All the cast were given a circular cabaret table to sit at, with our own script, pen and sanitizer in a box on top. The eldest sibling in me really thrived on not having to share anything with anyone else. We all took an antibodies test once a week, converting the hushed little seating area outside Stage 3 into a scene from Trainspotting. And poor Corrie, our Stage Manager, had the mad task of recording any close contact between the Mortal Fools team by the second, be it accidental (passing your phone over to show someone a photo – 2 seconds) or deliberate (essential to the scene – 3 seconds).
Being back in town was great, even if Northumberland Street does feel a bit post-apocalyptic right now with shutters down and signs up and the Christmas pop-up shop still standing. Daft on the smell of the theatre, I gleefully spent my wages on croissants and Pret sandwiches after a desolate, flat-white-free 12 months.
Meerkat Films filmed Melva over 5 days in Stage 2, with us on the floor and all of the seating put away, in front of a lovely big set that would be too cumbersome for a touring show. A camera crew in place of an audience was a unique experience. As an actor, an audience can only enhance your performance, but when the audience is made up entirely of new colleagues, I found myself feeling more like I was showing my flatmate my favourite film and looking out the corner of my eye for his approval. How do you use new people in the room to elevate your energy without hustling for validation? And validation from a crew who can’t react or they’d ruin the take? Being an actor is always exposing, but the stage and camera combination felt like a whole new level of being under a microscope for me. Once or twice I felt a bit overwhelmed with shyness.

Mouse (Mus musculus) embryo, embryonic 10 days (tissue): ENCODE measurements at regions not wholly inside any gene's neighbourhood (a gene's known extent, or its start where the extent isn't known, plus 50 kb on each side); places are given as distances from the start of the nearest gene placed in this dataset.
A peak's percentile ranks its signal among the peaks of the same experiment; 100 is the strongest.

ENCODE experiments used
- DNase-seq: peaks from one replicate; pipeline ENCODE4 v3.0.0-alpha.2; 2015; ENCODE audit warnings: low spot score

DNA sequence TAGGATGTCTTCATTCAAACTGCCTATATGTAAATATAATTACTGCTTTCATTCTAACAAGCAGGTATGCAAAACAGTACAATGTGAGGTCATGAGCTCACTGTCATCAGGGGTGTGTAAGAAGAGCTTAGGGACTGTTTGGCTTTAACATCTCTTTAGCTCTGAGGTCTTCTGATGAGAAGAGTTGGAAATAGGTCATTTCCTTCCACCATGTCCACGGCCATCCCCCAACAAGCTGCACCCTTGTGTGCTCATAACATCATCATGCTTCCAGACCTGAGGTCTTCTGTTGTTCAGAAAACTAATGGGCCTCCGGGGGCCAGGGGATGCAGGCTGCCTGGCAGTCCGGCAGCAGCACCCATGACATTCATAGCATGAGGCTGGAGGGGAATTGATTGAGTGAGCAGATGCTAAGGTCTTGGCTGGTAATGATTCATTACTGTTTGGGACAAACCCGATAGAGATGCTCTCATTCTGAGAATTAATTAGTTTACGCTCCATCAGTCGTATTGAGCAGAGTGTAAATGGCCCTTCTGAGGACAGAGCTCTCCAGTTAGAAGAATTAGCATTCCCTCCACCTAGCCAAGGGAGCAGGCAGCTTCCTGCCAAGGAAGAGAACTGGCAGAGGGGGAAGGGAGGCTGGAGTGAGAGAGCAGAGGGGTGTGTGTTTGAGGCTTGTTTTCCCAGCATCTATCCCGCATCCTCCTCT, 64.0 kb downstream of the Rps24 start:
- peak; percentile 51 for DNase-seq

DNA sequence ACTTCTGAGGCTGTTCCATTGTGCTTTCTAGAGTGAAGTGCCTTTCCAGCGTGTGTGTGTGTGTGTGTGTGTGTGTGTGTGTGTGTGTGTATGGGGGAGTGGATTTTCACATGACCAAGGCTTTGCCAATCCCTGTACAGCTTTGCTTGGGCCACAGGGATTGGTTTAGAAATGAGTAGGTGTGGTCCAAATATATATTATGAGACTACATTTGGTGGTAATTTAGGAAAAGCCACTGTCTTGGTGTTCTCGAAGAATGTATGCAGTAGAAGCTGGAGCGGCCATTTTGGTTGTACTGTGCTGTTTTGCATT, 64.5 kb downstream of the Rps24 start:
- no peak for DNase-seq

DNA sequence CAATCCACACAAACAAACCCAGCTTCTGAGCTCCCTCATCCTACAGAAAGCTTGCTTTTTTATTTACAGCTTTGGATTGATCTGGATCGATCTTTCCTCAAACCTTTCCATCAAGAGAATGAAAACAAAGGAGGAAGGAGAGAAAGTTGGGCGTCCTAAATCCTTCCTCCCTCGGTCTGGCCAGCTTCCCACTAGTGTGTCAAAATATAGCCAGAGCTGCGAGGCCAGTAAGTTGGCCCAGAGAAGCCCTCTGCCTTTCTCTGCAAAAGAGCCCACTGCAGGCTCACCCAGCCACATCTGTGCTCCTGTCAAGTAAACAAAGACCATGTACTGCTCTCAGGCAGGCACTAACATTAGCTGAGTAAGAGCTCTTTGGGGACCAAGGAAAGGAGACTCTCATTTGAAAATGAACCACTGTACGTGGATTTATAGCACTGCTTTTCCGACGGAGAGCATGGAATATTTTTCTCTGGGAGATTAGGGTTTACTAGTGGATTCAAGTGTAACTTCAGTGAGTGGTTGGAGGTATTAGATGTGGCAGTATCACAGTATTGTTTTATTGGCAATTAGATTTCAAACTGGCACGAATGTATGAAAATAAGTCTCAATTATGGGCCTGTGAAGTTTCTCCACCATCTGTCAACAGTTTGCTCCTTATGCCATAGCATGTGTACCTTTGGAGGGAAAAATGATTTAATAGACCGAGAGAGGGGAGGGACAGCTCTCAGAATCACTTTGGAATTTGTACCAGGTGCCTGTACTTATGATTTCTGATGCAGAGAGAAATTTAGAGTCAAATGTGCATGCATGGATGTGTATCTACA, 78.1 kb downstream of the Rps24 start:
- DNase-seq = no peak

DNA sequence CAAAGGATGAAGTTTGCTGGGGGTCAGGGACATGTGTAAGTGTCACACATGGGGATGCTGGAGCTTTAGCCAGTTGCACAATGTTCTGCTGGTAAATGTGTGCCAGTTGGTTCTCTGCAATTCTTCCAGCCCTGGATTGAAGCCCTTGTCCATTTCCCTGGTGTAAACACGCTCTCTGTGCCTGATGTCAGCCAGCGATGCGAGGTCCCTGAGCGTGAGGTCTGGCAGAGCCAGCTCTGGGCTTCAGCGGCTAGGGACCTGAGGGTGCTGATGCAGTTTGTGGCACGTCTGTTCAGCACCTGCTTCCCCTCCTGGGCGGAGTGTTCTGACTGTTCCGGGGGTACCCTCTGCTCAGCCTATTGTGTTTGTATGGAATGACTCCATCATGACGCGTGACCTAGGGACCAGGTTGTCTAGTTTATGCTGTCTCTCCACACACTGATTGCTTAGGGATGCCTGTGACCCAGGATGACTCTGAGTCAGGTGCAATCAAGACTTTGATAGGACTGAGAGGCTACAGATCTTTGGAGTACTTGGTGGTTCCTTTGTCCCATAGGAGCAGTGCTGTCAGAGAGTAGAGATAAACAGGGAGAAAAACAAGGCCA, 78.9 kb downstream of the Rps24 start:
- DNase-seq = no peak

5 out of our 7 of scenes were dressed in heaps of fake snow, and opening my purse in the car park one night, some fluttered out onto my lap. The toilet floor backstage was covered in snow that had fallen out of our knickers, like sand on the floor of seaside public toilet. And it was a treat to discover my throat wasn’t too sore after 40+ hours of performing, projecting is another theatrical chore – along with prop admin – that I can’t imagine myself ever missing.
Last time I performed in Stage 2 was as part of Northern Stage’s ‘Springboard’ summer training programme nearly 7 years ago. I was reminded this time of how disorientating working in a theatre building can be. Arriving before 9am, we went straight into a warren of underground corridors, basement kitchens and windowless dressing rooms before taking the back stairs into a black box theatre, and we didn’t leave the building again until we finished at 7pm. Days went by and I didn’t really know what the weather had been like. Half of the time I think it’s elegant and old school, working in showbiz and being pale like I only come out at night to paint my face and drink complimentary champagne with the other outcasts of society. The other half though, I just feel a bit queasy and like I want to go to the beach for a brisk walk. Every morning I picked a song I loved when I was 10 like Melva, and had a dance to shake off the tiredness; I like to think this production of Melva bought Billie Piper a nice coffee with her royalties.
I’m glad Mortal Fools and Meerkat Films were the first companies I got to work with after the world went tits up, because of their calm, competent energy despite all of the interruptions to normal order. On the last day I felt just how I normally feel at the end of a show – dead proud of everyone, hoping I did a good job, and so tired all I can think about is sleeping for the next 13 hours straight.